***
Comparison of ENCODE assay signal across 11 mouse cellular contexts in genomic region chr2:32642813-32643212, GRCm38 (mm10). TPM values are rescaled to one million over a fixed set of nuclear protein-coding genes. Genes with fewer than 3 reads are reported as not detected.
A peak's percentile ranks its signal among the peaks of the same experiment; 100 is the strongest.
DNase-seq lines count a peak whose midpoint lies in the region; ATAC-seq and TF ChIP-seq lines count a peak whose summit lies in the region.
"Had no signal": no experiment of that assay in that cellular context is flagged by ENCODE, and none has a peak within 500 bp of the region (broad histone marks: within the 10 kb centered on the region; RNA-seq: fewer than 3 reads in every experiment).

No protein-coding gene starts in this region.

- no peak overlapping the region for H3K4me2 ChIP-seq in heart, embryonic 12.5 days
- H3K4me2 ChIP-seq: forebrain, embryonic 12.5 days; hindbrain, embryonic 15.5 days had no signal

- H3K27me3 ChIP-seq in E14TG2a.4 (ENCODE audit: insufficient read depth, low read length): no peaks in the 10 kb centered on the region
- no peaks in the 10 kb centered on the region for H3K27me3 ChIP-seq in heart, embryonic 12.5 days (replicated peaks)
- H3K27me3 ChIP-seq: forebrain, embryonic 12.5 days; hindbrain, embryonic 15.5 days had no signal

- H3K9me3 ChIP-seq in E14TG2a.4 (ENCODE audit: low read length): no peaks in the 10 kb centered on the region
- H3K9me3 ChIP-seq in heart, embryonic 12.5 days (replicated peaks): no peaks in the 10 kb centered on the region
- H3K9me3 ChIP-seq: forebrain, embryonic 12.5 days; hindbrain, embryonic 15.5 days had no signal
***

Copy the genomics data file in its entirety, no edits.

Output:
Comparison of ENCODE assay signal across 11 mouse cellular contexts in genomic region chr2:32642813-32643212, GRCm38 (mm10). TPM values are rescaled to one million over a fixed set of nuclear protein-coding genes. Genes with fewer than 3 reads are reported as not detected.
A peak's percentile ranks its signal among the peaks of the same experiment; 100 is the strongest.
DNase-seq lines count a peak whose midpoint lies in the region; ATAC-seq and TF ChIP-seq lines count a peak whose summit lies in the region.
"Had no signal": no experiment of that assay in that cellular context is flagged by ENCODE, and none has a peak within 500 bp of the region (broad histone marks: within the 10 kb centered on the region; RNA-seq: fewer than 3 reads in every experiment).

No protein-coding gene starts in this region.

- no peak overlapping the region for H3K4me2 ChIP-seq in heart, embryonic 12.5 days
- H3K4me2 ChIP-seq: forebrain, embryonic 12.5 days; hindbrain, embryonic 15.5 days had no signal

- H3K27me3 ChIP-seq in E14TG2a.4 (ENCODE audit: insufficient read depth, low read length): no peaks in the 10 kb centered on the region
- no peaks in the 10 kb centered on the region for H3K27me3 ChIP-seq in heart, embryonic 12.5 days (replicated peaks)
- H3K27me3 ChIP-seq: forebrain, embryonic 12.5 days; hindbrain, embryonic 15.5 days had no signal

- H3K9me3 ChIP-seq in E14TG2a.4 (ENCODE audit: low read length): no peaks in the 10 kb centered on the region
- H3K9me3 ChIP-seq in heart, embryonic 12.5 days (replicated peaks): no peaks in the 10 kb centered on the region
- H3K9me3 ChIP-seq: forebrain, embryonic 12.5 days; hindbrain, embryonic 15.5 days had no signal